The website is www.savinglincoln.com . Please do not confuse with the movie "Lincoln" starring Daniel Day Lewis - which I also really loved!)
This really looks interesting - told from the perspective of Lincoln's law partner and self-proclaimed body guard, Ward Hill Lamon. It is an independent (epic) film, and one can donate and help them finance the film's release at Kickstarter (it is on the above link).
I also just watched on Netflix "History's Mysteries: Lincoln: The Untold Stories" It explores writings by his former law partner and friend, William Herndon, who felt it was his duty to be the biographer of the "real" Lincoln. Herndon didn't like the "mythical-like" portraiture Lincoln was fast accumulating after his death and wanted the real Lincoln, whom he admired and loved, to be known. The public didn't take to it and it sat in the Library of Congress for years, ridiculed by historians. Not until the 1980's did it get "dusted off" and examined. I believe the book is entitled: "Herndon's Lincoln" and I will be downloading it on my Nook.
I wrote a Friday Flash 55 last summer and I don't think I ever posted it. I am digging it up and posting it now. It is about Lincoln's assassin, John Wilkes Booth.
Also linking with Dverse Open Link Night #80.
John Wilkes Booth's Lament
Our cause being lost,
I have given up all
that makes life sweet and holy.
Repent? I may before God,
but not man.
With the curse of Cain
I must fight the course,
God simply made me
the instrument of his punishment!
May He let me die bravely;
'tis all that's left me.
by Margaret Bednar, Art Happens 365, July 5, 2012 (selected words from last diary entry)
Below is the appointment book John Wilkes Booth carried on his body and wrote in after the April 14 assassination. HERE is the entire entry. Being an actor, he loved words, drama, and the limelight, but I took the liberty to shorten it for him in 55 words in the above poem.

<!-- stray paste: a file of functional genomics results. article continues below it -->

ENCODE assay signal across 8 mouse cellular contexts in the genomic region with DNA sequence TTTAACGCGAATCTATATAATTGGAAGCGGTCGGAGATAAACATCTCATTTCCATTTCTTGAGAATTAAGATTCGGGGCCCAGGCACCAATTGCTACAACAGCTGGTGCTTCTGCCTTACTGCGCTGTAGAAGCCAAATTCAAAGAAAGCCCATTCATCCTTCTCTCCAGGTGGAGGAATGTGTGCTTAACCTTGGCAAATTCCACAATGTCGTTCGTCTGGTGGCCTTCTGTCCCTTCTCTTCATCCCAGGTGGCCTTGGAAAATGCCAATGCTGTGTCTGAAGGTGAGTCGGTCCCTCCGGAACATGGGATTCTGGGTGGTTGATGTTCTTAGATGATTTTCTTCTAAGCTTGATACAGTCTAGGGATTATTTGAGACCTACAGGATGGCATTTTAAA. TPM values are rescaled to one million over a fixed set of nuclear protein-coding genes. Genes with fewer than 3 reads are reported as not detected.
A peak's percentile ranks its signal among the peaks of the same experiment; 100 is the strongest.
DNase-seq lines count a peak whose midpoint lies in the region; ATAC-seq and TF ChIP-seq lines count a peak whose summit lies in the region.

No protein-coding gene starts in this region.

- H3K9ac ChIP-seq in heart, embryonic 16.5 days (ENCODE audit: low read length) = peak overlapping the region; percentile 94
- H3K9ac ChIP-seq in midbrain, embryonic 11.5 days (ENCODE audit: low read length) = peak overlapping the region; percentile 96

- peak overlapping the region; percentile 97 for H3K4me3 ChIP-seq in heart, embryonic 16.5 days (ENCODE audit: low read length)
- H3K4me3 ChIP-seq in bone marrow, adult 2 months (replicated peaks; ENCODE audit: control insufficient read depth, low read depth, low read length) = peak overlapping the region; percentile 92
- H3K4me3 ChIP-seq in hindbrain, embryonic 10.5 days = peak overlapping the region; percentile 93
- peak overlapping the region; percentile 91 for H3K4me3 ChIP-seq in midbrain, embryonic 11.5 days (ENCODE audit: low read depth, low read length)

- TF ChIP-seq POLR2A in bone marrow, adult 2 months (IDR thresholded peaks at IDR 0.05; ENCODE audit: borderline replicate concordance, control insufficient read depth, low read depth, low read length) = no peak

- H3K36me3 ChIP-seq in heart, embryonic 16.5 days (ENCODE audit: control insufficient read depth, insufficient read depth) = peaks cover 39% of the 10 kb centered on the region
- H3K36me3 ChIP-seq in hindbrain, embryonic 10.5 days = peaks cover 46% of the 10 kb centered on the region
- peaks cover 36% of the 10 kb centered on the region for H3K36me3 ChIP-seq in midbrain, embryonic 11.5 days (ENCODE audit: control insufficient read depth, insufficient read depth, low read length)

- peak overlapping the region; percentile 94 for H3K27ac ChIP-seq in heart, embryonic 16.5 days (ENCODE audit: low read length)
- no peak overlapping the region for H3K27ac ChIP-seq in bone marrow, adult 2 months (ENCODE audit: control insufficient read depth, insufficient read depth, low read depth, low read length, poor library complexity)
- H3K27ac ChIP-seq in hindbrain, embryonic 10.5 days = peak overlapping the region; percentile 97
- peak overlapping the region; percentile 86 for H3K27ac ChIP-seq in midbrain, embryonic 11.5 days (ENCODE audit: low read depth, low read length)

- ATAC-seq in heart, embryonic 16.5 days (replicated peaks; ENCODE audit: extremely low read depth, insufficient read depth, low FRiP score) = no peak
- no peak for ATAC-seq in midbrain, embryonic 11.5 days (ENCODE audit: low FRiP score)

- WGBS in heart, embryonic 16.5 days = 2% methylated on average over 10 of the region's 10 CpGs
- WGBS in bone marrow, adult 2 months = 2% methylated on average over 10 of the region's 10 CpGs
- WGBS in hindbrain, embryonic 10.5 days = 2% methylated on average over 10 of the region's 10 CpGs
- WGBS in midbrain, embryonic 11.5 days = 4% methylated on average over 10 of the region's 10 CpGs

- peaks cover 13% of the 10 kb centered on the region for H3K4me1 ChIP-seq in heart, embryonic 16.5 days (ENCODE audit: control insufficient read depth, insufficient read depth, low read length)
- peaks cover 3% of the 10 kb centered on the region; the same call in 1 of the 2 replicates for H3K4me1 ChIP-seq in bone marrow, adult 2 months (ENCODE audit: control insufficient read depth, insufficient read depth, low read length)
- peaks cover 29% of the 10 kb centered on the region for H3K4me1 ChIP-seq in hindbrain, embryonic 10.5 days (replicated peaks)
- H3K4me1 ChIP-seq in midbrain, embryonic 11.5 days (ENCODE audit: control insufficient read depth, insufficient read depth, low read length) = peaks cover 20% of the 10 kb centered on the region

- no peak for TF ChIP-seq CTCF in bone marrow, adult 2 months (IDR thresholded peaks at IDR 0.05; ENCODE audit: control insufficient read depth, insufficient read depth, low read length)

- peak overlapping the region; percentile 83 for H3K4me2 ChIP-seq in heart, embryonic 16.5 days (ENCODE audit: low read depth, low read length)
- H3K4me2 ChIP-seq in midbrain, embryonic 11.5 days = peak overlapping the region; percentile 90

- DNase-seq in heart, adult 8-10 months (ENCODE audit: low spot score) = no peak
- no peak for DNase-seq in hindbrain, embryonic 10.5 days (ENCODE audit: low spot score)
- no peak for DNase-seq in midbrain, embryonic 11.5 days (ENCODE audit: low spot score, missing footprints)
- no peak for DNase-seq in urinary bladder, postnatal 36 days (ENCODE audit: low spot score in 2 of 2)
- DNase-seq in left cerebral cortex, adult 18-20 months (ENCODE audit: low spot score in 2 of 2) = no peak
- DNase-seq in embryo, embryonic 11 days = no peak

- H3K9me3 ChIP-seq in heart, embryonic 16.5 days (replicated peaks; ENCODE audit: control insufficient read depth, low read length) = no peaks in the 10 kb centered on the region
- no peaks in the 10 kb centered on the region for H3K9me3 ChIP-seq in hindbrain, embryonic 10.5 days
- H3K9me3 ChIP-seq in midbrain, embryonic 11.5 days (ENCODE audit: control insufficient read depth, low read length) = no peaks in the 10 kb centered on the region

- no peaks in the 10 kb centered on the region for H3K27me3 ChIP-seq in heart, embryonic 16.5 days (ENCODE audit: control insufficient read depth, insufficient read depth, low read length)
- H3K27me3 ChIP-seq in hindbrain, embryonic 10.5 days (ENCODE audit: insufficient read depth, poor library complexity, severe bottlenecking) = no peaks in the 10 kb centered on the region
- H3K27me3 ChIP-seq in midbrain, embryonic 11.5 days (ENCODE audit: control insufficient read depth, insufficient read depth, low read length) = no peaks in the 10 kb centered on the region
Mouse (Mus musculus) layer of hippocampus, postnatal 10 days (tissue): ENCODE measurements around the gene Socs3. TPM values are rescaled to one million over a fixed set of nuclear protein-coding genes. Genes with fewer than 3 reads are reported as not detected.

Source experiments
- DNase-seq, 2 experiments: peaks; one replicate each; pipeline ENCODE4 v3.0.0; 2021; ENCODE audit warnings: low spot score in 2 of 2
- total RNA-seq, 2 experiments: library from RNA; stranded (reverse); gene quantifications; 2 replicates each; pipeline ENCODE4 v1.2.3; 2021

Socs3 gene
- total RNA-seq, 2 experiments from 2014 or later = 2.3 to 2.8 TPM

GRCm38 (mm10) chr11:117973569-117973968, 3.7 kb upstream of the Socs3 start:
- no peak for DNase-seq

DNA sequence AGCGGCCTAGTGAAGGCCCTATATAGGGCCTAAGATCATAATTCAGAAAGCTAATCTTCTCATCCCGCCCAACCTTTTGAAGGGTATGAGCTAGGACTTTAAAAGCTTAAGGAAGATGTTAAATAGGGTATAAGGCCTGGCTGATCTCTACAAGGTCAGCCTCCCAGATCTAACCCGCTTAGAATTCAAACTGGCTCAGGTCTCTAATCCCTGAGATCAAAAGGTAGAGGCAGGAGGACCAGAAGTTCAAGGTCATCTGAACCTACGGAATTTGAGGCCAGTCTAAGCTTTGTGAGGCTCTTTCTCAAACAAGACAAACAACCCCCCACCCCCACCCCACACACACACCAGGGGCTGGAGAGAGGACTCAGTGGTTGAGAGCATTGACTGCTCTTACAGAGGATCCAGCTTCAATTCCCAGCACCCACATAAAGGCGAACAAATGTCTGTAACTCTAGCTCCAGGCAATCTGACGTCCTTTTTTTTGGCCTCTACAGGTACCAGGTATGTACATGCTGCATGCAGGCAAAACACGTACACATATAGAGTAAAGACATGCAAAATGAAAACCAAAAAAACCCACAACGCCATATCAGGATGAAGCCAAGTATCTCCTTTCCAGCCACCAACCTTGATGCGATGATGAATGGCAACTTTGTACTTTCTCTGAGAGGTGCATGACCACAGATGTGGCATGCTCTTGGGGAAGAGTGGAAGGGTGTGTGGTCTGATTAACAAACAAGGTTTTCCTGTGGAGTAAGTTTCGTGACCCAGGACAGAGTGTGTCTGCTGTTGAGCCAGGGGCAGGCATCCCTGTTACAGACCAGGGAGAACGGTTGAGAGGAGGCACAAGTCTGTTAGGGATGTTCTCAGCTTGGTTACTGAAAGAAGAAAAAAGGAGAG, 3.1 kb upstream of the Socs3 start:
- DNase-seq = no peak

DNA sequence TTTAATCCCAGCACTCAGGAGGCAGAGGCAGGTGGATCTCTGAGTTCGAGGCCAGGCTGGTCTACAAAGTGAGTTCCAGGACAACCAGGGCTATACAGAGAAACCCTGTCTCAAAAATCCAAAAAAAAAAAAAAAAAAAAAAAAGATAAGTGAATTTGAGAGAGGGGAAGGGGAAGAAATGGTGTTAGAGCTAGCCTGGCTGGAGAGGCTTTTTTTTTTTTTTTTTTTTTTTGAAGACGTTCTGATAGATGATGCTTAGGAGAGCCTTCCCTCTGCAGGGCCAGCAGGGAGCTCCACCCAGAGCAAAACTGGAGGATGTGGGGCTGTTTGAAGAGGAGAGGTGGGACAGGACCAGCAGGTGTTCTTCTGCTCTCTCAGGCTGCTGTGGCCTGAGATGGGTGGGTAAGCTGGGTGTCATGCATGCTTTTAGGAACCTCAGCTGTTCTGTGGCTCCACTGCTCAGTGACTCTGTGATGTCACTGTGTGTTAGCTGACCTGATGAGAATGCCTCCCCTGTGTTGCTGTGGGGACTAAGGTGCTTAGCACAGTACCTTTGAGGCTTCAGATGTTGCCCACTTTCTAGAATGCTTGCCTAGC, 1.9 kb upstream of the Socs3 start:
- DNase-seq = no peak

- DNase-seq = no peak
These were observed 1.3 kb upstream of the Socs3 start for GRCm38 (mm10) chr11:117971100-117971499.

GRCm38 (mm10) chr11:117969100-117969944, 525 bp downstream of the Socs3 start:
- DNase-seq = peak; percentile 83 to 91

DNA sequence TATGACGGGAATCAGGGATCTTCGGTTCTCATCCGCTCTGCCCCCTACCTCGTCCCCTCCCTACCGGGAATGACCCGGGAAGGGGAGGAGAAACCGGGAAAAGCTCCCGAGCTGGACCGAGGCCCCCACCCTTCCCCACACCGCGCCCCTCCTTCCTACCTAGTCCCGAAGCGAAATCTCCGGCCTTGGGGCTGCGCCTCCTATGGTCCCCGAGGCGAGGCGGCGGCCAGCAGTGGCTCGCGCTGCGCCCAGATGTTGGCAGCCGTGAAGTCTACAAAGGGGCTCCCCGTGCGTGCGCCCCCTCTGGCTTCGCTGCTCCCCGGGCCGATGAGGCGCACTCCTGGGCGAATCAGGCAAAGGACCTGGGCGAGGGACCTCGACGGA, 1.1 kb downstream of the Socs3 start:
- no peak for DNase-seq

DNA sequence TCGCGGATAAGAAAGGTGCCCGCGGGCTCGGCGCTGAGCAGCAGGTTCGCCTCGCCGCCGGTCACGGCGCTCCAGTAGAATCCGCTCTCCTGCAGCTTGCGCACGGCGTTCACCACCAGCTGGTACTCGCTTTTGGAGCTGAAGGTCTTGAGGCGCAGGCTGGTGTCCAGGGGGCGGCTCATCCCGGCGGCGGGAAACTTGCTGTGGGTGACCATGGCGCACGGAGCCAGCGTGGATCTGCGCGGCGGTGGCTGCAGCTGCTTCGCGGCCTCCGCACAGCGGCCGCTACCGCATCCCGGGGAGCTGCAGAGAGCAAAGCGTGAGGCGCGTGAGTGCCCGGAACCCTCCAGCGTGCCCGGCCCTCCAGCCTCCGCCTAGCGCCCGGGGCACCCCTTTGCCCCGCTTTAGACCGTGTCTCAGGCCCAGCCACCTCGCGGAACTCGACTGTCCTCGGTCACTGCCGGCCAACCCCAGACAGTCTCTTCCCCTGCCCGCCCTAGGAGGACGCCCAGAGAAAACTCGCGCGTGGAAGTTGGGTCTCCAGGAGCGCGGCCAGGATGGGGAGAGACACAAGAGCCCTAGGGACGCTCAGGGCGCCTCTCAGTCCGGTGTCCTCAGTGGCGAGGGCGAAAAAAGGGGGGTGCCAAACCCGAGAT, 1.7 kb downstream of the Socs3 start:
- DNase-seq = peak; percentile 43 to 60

The first place I visited in Washington D.C. was Ford's Theatre. I sat in the seats and looked up into the balcony where Booth shot President Lincoln and then he jumped to the stage shouting in Latin "Sic simper Tyrannis" (Thus always to tyrants).
A walked the winding stairs upon which Booth tread, derringer in his pocket, vengeance in his heart. Before Gettysburg, Booth's original plan was to kidnap Lincoln and transport him to the South. If he had been successful, would history have rewritten him a hero as the "winner" writes the pages of history?
And if you are REALLY a Lincoln follower, there is also a book "Herndon's Informants": Publication of this long-awaited volume makes available for the first time in complete and accessible form the most important source of information on Lincoln's early life. For twenty-five years after the president's death William Herndon, his law partner, conducted interviews with and solicited letters from dozens of persons who knew Lincoln personally. Up to now, the valuable information he collected has been available only in a microfilm edition in the Library of Congress, of such poor quality that it has been rarely used, particularly since there was no table of contents or adequate index, and in collections at the Huntington Library and the Illinois State Historical Library. The only previous publication of Herndon's materials, more than a half century ago, contains less than 10 percent of the collection and is so unreliable that scholars have hesitated to use it. Douglas Wilson and Rodney Davis have earned the gratitude and admiration of scholars by taking on the daunting task of collating the collections in the three libraries, painstakingly deciphering the all but illegible handwriting of Herndon and some of his informants, and carefully documenting the entire work.
How cool is that? I will be buying this book as well. (I just bought it through B&N. I had to order it though, they said that the publisher has designated it a "must order" book - it isn't to be stocked. I wonder why? It isn't that expensive. It will be shipped directly to my door, though.)
For those with further interest, following is a link which claims might have the earliest known portrait of a young Abraham Lincoln: